US-China row

The fallout from Trump’s foreign policy disasters will last well beyond his presidency


July 28, 2020

The US-China diplomatic spat continues to heat up, with tit-for-tat consulate closures becoming the latest chapter of the dispute. China formally took over the US consulate building in Chengdu on Monday, a few days after it ordered the facility’s closure in retaliation for the US ordering China out of its consulate in Houston over claims that it was facilitating industrial espionage. While the US-China relationship has always been complicated due to their views on various sociopolitical issues, the key dispute has always been trade. The two countries are far and away the two biggest economies in the world, and indeed, the most influential as well.

On this, Washington had previously been pragmatic. The conventional wisdom was that, in the long run, a trade war would have no winners, but finding common ground could still be beneficial to the US. But that was before Donald Trump. Since his election, convention and wisdom have both gone out the window. While past US presidents may also have gotten into it with China over issues such as the South China Sea military exercises, none would have gotten into a ludicrous trade war which only serves to harm US consumers and industry that is dependent on Chinese manufacturing. But then, we believe most of Trump’s predecessors understood how tariffs work. On the other hand, Trump still believes China pays its tariffs when it is actually American consumers and importers. In many cases, these tariffs are on products that, when locally manufactured, are unaffordable for most, and in a few cases, are not locally manufactured at all.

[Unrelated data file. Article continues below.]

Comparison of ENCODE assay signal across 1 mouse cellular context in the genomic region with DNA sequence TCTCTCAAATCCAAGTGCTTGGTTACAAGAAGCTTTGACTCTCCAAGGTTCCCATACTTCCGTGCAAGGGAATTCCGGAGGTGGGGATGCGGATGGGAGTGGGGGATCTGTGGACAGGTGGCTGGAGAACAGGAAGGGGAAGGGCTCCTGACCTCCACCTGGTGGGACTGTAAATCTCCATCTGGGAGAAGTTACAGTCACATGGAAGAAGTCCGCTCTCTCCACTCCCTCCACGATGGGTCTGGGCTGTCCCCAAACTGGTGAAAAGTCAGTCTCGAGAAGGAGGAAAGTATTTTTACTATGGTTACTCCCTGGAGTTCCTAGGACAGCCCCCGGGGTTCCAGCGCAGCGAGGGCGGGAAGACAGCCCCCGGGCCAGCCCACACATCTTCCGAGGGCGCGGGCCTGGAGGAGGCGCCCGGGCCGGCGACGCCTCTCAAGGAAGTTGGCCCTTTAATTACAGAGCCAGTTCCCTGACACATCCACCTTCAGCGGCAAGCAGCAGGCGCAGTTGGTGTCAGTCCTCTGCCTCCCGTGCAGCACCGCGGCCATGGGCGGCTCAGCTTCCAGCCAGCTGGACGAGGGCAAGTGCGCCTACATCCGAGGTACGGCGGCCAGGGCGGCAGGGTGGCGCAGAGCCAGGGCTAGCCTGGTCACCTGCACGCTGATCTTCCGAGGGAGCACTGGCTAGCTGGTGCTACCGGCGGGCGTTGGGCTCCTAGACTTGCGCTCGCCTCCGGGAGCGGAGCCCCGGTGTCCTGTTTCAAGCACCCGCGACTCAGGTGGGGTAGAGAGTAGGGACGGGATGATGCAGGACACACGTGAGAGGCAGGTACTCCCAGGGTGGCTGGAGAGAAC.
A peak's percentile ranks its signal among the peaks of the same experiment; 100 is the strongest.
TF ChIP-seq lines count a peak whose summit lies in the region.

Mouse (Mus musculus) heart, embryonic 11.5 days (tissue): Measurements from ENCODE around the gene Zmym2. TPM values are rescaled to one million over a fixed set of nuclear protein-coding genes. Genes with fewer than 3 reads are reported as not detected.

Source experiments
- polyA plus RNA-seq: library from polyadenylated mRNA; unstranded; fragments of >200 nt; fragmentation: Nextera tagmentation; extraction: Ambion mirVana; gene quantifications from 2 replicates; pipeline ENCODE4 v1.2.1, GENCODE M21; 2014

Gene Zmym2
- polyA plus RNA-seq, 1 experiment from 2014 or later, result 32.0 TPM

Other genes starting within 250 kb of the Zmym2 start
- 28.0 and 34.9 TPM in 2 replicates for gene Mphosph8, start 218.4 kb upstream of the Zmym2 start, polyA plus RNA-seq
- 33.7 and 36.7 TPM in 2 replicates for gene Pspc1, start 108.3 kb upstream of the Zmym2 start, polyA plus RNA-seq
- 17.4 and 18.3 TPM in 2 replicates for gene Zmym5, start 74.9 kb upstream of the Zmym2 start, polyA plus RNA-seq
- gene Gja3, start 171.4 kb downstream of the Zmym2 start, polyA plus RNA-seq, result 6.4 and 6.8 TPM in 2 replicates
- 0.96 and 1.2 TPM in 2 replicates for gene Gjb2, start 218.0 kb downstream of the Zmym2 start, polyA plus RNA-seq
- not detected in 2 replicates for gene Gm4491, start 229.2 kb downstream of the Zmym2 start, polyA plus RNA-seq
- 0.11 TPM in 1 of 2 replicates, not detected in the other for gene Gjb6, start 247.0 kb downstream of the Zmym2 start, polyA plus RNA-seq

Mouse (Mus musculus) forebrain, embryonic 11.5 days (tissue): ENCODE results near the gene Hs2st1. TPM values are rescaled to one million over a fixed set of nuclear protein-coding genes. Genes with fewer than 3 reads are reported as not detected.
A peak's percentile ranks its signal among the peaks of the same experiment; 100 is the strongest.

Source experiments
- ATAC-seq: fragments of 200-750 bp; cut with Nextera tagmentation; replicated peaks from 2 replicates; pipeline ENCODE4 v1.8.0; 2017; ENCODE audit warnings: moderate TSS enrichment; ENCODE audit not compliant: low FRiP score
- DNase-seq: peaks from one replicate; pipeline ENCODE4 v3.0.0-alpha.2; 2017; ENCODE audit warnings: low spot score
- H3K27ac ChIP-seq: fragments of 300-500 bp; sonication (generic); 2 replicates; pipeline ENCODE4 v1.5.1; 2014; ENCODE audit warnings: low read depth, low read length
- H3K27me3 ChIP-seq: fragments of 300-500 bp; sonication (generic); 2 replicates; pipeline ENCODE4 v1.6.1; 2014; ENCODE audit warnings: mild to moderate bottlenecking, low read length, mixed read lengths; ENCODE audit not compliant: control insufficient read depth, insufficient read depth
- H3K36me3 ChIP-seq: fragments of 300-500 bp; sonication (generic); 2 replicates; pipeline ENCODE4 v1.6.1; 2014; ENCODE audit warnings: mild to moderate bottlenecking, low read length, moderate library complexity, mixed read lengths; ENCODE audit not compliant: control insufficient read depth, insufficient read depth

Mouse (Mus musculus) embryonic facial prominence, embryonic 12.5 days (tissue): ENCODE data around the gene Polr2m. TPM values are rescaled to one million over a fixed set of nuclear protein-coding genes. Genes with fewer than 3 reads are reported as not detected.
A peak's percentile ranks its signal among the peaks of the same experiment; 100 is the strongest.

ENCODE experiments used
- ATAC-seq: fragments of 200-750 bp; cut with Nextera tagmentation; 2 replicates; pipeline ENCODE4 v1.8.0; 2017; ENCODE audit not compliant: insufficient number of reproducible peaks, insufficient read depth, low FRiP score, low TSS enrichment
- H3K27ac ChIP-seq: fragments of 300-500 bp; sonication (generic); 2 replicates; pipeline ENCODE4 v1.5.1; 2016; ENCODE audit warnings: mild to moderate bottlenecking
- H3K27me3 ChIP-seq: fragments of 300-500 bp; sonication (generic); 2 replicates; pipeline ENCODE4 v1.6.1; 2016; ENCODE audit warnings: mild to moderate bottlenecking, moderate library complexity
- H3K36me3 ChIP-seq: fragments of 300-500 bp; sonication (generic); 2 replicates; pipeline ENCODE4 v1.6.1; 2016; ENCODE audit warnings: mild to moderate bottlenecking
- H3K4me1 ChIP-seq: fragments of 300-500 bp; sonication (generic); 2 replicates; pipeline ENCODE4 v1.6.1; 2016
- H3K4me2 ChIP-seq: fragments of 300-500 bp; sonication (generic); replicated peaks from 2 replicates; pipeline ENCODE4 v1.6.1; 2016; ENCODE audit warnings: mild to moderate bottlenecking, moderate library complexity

Meanwhile, Trump and the Republicans’ continuing incompetent handling of the Covid-19 coronavirus pandemic has necessitated a scapegoat. That, again, is China. Never mind that Trump and his allies bungled testing, lockdowns, and enforcement of social distancing and mask policies — all things that countries that quickly beat the virus did right. All this scapegoating is because the US elections are under 100 days away. Trump and the Republicans have no achievement to stand on, so they are blaming foreign bogeymen. Unfortunately, the fallout from Trump’s foreign policy disasters will last well beyond his presidency.

Published in The Express Tribune, July 29th, 2020.

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